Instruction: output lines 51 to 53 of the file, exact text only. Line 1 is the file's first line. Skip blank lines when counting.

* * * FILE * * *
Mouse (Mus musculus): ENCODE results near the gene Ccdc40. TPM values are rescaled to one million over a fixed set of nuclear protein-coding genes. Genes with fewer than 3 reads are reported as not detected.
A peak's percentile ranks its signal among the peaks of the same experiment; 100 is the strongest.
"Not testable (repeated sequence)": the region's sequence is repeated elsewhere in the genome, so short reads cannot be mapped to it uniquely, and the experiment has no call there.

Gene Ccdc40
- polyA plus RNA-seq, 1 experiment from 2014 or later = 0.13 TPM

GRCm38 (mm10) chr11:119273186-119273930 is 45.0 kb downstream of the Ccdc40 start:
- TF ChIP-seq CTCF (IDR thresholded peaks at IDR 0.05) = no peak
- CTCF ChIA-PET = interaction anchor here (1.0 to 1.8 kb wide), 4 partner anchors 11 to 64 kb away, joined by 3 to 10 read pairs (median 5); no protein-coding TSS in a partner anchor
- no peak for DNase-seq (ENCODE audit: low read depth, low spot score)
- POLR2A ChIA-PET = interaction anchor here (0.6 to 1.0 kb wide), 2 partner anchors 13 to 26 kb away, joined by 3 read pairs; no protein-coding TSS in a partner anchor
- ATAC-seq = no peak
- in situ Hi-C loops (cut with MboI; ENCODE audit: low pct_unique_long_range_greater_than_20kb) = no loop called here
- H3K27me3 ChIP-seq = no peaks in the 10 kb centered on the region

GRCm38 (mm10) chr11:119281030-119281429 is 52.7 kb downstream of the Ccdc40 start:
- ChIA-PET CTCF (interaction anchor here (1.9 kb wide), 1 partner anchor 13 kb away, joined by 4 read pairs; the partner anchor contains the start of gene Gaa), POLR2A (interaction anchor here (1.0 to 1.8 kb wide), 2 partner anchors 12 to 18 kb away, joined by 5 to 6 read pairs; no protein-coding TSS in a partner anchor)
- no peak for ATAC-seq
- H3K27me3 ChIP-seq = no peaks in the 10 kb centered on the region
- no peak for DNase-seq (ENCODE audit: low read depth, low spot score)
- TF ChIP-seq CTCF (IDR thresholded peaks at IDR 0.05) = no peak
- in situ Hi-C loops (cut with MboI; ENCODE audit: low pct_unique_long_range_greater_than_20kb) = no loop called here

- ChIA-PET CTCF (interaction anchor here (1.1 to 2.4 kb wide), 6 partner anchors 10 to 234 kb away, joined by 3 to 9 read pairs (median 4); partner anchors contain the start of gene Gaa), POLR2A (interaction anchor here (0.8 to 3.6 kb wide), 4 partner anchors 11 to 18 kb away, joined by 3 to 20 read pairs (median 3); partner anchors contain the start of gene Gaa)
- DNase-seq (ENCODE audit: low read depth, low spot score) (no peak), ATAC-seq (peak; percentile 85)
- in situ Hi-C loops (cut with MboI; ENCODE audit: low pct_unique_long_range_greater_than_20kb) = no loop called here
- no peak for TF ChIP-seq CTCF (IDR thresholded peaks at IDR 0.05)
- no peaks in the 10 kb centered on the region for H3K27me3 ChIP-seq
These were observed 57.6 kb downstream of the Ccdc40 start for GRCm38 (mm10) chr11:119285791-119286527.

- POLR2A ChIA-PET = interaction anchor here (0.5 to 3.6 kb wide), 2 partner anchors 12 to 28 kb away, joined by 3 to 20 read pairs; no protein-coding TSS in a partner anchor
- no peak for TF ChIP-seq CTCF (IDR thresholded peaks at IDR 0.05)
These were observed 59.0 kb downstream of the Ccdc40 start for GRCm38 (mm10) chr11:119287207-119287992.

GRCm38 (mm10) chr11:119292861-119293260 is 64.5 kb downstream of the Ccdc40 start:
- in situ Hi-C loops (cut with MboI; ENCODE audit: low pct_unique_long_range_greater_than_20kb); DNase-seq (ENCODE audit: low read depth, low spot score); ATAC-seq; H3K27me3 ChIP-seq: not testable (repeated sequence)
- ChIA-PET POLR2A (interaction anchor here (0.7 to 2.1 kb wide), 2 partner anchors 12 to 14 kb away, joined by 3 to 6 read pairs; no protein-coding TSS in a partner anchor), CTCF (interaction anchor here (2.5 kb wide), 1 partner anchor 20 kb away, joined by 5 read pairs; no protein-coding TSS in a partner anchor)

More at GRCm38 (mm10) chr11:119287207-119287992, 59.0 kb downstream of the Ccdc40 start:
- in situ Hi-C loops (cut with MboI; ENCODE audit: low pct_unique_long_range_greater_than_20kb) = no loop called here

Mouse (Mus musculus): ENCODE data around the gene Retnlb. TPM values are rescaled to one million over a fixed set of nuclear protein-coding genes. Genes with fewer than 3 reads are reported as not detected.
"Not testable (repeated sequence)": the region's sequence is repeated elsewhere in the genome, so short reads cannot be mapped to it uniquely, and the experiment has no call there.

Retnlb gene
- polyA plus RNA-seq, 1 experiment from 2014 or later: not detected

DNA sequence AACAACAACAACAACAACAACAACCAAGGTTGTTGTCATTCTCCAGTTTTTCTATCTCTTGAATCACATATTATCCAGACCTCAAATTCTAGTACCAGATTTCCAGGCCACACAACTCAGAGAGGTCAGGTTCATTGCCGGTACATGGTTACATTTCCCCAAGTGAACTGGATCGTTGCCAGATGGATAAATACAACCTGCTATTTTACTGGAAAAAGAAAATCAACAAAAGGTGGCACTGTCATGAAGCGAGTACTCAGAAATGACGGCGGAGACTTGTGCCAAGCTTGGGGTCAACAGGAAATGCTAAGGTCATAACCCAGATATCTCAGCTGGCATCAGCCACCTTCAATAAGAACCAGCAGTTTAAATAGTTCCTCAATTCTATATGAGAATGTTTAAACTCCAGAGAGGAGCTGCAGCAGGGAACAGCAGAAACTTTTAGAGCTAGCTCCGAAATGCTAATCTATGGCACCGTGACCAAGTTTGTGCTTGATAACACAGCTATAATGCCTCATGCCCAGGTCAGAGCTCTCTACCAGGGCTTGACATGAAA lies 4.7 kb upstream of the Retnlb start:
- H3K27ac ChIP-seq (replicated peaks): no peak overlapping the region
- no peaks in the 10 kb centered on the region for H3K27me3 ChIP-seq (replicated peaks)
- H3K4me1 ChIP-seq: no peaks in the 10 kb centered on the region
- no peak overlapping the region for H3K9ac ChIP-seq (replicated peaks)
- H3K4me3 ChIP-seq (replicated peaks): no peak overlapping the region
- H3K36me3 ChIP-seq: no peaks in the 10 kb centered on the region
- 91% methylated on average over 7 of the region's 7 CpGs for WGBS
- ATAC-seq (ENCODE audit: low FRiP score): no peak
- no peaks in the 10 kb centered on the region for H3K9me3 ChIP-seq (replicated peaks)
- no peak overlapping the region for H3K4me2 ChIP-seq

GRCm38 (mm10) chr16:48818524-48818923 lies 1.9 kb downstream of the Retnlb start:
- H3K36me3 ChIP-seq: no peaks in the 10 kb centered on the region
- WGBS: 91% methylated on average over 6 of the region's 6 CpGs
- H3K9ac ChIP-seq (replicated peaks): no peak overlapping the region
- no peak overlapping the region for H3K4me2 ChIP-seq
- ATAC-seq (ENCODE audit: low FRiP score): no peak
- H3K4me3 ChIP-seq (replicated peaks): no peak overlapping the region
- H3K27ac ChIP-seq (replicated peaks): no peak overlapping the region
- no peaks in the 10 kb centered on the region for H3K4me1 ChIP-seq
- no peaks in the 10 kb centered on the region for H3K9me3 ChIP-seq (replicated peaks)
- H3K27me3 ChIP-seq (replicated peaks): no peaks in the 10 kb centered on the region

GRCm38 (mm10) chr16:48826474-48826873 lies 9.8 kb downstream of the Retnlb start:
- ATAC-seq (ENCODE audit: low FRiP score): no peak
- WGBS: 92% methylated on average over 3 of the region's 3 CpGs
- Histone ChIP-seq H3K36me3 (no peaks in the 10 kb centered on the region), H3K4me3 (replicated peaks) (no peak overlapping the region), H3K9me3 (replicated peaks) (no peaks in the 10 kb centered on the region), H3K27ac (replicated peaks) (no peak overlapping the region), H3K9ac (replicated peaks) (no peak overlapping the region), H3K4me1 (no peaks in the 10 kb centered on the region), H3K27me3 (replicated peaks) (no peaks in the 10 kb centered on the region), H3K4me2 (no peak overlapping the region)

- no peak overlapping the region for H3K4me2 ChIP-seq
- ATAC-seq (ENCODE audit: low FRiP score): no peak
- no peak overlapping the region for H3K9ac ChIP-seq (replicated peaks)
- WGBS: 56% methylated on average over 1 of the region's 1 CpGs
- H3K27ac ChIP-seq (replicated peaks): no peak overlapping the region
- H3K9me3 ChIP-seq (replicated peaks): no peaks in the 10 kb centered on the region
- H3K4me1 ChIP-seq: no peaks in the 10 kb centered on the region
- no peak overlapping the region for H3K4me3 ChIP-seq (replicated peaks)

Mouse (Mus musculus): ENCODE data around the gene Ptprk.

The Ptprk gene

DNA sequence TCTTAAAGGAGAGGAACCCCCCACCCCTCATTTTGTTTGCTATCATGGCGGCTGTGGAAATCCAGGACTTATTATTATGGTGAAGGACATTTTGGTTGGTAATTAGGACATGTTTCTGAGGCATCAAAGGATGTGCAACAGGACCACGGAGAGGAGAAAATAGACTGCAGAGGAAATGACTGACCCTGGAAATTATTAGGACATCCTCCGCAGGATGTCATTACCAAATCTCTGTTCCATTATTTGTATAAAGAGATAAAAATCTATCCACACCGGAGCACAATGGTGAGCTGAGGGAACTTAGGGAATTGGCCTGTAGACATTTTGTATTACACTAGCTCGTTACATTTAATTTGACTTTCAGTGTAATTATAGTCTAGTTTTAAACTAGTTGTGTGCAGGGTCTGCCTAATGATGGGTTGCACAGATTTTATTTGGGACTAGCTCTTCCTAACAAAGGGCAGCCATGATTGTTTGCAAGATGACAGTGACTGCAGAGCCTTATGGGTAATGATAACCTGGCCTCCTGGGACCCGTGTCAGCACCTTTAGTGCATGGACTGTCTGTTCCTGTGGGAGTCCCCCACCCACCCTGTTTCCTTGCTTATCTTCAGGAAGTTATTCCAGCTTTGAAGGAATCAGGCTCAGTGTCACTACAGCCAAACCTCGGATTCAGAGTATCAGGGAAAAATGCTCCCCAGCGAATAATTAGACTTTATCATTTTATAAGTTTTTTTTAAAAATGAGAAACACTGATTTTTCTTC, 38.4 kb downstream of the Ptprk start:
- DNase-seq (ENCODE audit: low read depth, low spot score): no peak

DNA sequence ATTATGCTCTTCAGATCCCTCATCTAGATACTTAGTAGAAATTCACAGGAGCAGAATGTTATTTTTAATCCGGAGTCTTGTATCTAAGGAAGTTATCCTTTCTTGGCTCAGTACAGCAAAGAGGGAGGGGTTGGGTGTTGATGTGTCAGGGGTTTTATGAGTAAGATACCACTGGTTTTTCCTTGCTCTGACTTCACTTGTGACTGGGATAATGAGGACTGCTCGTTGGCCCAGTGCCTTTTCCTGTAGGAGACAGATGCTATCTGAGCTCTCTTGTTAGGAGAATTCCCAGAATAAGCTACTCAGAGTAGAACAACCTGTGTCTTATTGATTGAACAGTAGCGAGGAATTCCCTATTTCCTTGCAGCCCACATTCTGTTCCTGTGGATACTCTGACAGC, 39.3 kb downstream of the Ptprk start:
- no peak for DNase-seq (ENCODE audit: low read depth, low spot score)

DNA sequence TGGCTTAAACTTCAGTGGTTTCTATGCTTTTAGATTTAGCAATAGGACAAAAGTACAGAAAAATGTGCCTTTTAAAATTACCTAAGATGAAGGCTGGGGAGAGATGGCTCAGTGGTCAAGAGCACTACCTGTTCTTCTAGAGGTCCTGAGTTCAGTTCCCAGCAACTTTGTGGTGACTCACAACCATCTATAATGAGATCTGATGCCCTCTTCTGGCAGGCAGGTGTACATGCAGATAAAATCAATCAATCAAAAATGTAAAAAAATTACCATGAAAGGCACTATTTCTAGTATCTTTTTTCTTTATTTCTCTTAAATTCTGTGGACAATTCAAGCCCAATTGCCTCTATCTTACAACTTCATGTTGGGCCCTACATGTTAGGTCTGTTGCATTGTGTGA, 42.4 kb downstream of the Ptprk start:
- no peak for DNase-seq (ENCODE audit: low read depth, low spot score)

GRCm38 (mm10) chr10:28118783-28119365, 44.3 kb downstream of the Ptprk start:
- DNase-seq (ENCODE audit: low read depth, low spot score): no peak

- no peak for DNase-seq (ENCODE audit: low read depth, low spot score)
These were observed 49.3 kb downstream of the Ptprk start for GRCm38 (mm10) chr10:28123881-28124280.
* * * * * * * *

- H3K36me3 ChIP-seq: no peaks in the 10 kb centered on the region
- WGBS: 91% methylated on average over 6 of the region's 6 CpGs
- H3K9ac ChIP-seq (replicated peaks): no peak overlapping the region